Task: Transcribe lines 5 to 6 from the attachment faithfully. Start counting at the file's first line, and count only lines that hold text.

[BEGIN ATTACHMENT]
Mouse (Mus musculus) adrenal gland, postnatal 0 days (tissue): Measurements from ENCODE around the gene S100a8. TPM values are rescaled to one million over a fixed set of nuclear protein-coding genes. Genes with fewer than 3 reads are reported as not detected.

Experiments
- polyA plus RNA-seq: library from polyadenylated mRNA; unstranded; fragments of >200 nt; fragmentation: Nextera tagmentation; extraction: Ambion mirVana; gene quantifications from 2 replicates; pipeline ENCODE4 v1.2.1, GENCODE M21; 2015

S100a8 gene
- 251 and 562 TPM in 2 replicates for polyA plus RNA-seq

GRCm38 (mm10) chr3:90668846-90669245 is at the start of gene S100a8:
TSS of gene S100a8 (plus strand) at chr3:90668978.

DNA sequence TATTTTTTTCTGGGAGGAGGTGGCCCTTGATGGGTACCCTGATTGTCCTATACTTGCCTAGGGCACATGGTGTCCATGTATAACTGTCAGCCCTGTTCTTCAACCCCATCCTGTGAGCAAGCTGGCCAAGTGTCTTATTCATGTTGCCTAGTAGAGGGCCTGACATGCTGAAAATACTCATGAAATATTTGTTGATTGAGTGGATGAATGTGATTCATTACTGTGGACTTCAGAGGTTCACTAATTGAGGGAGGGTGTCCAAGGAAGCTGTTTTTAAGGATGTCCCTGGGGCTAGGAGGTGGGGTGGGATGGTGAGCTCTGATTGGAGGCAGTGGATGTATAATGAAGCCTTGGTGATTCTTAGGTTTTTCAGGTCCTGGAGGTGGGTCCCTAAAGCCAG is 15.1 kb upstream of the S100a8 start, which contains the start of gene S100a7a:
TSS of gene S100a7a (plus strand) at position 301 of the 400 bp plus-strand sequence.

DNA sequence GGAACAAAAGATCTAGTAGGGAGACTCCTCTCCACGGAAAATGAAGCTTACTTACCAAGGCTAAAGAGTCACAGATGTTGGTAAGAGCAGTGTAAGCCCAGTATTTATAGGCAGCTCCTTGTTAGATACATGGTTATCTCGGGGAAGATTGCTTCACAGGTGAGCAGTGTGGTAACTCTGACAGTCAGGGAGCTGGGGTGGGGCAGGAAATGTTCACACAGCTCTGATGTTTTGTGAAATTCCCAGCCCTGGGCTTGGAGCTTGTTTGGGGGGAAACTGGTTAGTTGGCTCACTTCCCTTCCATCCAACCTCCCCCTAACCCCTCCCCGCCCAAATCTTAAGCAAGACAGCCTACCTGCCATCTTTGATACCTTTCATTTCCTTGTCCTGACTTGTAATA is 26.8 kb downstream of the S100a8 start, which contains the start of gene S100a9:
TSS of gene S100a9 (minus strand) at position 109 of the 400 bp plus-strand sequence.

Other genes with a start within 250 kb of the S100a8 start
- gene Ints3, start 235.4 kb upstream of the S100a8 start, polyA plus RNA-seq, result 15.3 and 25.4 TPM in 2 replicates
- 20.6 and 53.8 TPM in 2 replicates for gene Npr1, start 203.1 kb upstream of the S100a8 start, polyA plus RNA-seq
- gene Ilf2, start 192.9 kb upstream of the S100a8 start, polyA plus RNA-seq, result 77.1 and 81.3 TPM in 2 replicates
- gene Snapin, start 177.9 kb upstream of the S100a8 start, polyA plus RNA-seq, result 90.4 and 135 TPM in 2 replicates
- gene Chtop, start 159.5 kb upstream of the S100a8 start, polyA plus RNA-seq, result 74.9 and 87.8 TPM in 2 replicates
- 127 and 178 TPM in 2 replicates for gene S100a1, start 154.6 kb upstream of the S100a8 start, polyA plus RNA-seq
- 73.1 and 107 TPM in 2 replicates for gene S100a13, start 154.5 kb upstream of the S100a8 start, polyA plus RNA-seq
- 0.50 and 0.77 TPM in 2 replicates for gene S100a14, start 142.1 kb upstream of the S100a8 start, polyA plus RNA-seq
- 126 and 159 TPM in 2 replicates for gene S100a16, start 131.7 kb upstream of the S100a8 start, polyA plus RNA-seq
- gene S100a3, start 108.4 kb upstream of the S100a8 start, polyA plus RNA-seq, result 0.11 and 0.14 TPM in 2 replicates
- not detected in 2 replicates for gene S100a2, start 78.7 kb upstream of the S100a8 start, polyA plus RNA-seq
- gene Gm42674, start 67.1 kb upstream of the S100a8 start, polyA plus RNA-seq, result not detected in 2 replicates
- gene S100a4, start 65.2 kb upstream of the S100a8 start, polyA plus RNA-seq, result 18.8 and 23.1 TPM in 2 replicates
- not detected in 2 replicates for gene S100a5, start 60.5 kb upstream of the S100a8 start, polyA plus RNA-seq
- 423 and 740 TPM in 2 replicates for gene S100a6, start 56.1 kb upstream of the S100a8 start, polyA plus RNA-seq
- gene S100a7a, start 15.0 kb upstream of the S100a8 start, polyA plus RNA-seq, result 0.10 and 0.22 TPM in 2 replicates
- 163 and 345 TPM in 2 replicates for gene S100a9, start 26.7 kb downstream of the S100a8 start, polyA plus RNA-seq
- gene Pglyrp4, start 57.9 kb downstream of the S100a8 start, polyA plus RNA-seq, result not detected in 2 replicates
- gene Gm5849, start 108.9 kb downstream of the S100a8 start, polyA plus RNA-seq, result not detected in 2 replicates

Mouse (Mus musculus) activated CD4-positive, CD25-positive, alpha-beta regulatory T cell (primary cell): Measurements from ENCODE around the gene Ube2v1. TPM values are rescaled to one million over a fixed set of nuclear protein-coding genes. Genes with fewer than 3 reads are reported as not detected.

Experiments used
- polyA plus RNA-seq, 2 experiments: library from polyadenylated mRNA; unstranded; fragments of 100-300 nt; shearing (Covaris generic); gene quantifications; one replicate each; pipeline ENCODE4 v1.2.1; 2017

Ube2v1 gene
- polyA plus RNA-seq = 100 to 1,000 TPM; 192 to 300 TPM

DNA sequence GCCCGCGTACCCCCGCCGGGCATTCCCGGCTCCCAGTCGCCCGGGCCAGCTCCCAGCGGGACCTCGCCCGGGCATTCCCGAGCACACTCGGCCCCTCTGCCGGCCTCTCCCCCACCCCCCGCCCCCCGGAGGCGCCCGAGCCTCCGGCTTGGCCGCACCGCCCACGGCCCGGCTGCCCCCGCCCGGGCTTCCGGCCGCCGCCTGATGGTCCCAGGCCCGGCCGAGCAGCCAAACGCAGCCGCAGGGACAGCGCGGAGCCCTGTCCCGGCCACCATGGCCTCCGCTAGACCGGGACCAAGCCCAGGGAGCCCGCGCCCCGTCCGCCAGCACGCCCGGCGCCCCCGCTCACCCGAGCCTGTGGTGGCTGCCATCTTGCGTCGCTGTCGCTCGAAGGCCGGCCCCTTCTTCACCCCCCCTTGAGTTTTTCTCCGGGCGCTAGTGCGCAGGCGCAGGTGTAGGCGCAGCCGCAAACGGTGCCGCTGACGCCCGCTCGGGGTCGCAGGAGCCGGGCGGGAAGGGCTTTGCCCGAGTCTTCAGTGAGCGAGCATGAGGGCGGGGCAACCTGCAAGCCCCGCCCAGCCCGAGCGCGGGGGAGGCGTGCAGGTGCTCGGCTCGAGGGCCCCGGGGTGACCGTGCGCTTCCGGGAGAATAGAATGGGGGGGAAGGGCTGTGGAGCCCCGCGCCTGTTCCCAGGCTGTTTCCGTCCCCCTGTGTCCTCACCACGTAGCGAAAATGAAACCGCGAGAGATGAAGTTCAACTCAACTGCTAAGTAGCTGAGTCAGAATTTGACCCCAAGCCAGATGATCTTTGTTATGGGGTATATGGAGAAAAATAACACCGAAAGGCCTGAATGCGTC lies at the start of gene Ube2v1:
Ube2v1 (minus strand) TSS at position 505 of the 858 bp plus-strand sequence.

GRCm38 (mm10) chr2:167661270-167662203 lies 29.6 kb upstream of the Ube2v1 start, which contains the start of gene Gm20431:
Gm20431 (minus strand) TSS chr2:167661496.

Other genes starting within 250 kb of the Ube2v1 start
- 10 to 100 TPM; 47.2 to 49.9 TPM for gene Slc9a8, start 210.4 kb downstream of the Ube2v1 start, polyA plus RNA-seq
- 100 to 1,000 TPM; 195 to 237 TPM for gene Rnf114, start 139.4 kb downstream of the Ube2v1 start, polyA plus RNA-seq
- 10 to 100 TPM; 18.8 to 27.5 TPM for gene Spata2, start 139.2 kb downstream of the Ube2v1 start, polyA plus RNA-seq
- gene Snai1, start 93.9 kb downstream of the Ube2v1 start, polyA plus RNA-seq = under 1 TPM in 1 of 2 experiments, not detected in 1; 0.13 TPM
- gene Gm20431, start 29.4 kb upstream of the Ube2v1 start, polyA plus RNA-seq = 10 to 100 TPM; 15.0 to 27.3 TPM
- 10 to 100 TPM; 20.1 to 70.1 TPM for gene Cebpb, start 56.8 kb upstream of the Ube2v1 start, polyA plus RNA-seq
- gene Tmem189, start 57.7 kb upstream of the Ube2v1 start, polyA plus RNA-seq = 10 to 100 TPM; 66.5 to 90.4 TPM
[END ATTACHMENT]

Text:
- 251 and 562 TPM in 2 replicates for polyA plus RNA-seq

GRCm38 (mm10) chr3:90668846-90669245 is at the start of gene S100a8: